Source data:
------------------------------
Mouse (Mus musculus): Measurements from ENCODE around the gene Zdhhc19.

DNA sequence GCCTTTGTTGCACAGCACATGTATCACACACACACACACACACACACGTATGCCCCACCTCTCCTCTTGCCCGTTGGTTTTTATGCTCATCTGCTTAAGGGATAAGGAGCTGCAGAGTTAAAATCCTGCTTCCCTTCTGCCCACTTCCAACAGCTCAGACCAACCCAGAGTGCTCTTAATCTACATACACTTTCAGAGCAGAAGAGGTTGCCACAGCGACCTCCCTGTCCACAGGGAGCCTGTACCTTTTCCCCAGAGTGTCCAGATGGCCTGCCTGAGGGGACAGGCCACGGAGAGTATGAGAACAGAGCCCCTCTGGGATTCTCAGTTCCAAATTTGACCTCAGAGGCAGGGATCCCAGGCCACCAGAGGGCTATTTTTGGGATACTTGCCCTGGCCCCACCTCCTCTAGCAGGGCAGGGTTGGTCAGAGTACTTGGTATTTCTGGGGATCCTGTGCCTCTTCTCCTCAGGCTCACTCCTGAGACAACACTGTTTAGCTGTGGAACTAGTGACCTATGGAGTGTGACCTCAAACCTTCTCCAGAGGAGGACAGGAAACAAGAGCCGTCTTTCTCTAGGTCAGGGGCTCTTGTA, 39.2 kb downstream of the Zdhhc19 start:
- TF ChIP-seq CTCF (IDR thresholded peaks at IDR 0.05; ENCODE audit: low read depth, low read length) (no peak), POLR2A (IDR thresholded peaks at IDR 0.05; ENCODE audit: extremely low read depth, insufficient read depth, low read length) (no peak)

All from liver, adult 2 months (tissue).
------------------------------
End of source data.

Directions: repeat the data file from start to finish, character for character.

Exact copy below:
Mouse (Mus musculus): Measurements from ENCODE around the gene Zdhhc19.

DNA sequence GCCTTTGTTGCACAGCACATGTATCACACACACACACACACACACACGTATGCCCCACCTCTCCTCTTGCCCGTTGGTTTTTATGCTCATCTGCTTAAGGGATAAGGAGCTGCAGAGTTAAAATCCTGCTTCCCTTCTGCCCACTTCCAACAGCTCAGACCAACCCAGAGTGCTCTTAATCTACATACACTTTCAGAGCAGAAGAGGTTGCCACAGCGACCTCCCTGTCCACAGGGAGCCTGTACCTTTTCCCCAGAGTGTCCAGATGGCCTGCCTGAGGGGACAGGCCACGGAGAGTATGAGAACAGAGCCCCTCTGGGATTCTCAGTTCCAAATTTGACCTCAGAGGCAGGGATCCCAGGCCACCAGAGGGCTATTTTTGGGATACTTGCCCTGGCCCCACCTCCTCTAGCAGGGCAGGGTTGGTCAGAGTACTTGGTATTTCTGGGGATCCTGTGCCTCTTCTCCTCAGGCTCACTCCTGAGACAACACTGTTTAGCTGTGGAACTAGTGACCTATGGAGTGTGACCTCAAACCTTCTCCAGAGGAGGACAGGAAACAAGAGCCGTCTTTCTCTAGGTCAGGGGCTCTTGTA, 39.2 kb downstream of the Zdhhc19 start:
- TF ChIP-seq CTCF (IDR thresholded peaks at IDR 0.05; ENCODE audit: low read depth, low read length) (no peak), POLR2A (IDR thresholded peaks at IDR 0.05; ENCODE audit: extremely low read depth, insufficient read depth, low read length) (no peak)

All from liver, adult 2 months (tissue).